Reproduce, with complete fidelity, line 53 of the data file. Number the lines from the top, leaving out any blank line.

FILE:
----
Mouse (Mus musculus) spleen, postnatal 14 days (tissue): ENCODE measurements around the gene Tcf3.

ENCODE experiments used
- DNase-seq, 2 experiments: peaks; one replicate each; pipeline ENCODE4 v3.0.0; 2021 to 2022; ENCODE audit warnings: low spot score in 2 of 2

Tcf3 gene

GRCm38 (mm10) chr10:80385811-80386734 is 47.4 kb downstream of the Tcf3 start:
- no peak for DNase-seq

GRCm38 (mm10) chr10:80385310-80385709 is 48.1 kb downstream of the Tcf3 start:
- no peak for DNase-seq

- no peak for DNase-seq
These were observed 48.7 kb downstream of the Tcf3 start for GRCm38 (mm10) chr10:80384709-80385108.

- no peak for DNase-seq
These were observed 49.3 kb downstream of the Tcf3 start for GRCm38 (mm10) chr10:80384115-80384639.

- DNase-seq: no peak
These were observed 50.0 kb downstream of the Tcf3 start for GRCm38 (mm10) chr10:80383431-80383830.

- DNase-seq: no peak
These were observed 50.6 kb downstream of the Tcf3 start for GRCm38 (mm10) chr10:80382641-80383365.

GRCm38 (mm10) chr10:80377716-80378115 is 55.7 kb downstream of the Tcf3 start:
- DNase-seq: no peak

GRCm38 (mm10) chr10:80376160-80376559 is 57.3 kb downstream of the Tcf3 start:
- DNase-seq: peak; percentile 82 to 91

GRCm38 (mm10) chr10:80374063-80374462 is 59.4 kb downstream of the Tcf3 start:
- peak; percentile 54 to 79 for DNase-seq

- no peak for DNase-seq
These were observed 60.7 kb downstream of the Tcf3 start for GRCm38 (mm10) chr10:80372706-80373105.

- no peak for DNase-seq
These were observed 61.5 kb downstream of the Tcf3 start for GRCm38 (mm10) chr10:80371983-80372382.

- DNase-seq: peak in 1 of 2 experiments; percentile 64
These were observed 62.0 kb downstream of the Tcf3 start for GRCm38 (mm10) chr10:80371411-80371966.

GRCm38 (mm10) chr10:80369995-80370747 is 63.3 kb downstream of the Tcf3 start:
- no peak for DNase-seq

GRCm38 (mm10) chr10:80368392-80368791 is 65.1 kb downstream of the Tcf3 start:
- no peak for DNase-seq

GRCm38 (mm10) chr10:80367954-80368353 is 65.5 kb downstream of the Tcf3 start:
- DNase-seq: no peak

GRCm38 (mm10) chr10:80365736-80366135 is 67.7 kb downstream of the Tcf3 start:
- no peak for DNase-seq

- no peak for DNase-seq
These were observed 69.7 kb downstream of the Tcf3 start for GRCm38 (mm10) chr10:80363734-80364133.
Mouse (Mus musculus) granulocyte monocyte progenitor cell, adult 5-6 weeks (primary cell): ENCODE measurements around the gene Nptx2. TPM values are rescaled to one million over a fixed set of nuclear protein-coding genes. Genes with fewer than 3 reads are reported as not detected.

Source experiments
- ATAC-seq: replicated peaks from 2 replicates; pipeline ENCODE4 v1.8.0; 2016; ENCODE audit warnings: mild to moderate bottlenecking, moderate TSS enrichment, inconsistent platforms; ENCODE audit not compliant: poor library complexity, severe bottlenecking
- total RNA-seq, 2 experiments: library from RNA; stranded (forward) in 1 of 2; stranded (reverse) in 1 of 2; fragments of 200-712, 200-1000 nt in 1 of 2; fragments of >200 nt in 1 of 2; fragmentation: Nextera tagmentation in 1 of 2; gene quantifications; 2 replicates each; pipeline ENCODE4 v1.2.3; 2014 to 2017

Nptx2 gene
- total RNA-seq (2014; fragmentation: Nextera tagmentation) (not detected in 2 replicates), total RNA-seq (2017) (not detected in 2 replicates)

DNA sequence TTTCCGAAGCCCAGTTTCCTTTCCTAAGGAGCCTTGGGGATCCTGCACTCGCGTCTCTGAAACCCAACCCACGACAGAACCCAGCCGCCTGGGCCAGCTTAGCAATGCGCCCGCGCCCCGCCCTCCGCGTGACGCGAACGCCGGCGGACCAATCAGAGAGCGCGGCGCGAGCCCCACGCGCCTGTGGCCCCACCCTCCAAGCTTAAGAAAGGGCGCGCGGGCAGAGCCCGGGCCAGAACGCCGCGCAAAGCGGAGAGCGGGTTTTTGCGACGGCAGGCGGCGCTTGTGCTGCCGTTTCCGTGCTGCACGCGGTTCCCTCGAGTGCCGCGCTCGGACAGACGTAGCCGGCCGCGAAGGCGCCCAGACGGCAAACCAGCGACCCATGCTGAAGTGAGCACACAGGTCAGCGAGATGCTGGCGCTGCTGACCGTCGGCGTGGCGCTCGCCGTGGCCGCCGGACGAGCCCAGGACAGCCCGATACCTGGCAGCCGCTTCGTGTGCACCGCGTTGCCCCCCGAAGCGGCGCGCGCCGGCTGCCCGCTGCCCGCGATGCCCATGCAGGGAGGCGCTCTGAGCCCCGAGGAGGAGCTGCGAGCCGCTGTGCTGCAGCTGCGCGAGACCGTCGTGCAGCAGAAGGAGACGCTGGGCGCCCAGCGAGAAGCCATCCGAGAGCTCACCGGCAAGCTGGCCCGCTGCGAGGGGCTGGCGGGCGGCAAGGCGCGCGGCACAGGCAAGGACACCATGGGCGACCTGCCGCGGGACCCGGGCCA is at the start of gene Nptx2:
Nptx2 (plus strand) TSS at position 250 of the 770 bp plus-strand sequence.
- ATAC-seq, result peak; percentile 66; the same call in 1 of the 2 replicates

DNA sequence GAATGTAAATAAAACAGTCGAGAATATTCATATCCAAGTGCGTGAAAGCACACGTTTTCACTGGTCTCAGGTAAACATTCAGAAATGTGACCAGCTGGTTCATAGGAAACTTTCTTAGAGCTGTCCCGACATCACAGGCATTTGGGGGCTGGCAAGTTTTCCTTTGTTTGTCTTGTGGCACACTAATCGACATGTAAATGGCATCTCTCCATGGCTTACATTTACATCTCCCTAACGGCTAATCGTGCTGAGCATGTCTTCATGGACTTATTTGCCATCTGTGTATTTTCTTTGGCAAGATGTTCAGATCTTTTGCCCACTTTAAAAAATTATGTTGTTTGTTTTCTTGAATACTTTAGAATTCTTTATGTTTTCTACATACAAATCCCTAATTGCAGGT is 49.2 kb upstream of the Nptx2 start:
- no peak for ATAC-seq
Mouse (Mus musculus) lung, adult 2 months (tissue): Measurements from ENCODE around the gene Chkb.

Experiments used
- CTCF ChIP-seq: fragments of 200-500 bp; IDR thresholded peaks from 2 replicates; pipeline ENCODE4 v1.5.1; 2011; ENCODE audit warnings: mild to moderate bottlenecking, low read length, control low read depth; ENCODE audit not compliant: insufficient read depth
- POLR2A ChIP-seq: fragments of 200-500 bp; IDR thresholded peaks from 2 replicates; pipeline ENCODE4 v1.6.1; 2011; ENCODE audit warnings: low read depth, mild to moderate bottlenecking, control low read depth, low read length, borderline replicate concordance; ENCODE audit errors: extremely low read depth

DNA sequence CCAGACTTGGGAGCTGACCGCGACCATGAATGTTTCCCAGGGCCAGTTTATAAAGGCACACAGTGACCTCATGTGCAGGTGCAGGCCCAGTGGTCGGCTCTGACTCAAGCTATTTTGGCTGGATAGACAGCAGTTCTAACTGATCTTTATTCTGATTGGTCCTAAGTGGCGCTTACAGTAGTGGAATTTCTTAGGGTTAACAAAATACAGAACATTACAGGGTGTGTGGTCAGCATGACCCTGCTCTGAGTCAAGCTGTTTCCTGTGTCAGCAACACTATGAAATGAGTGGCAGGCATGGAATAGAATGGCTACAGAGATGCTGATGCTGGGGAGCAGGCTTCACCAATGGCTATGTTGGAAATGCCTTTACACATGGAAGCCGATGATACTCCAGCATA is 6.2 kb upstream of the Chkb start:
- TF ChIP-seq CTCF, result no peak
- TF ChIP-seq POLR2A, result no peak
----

- POLR2A ChIP-seq: fragments of 200-500 bp; IDR thresholded peaks from 2 replicates; pipeline ENCODE4 v1.6.1; 2011; ENCODE audit warnings: low read depth, mild to moderate bottlenecking, control low read depth, low read length, borderline replicate concordance; ENCODE audit errors: extremely low read depth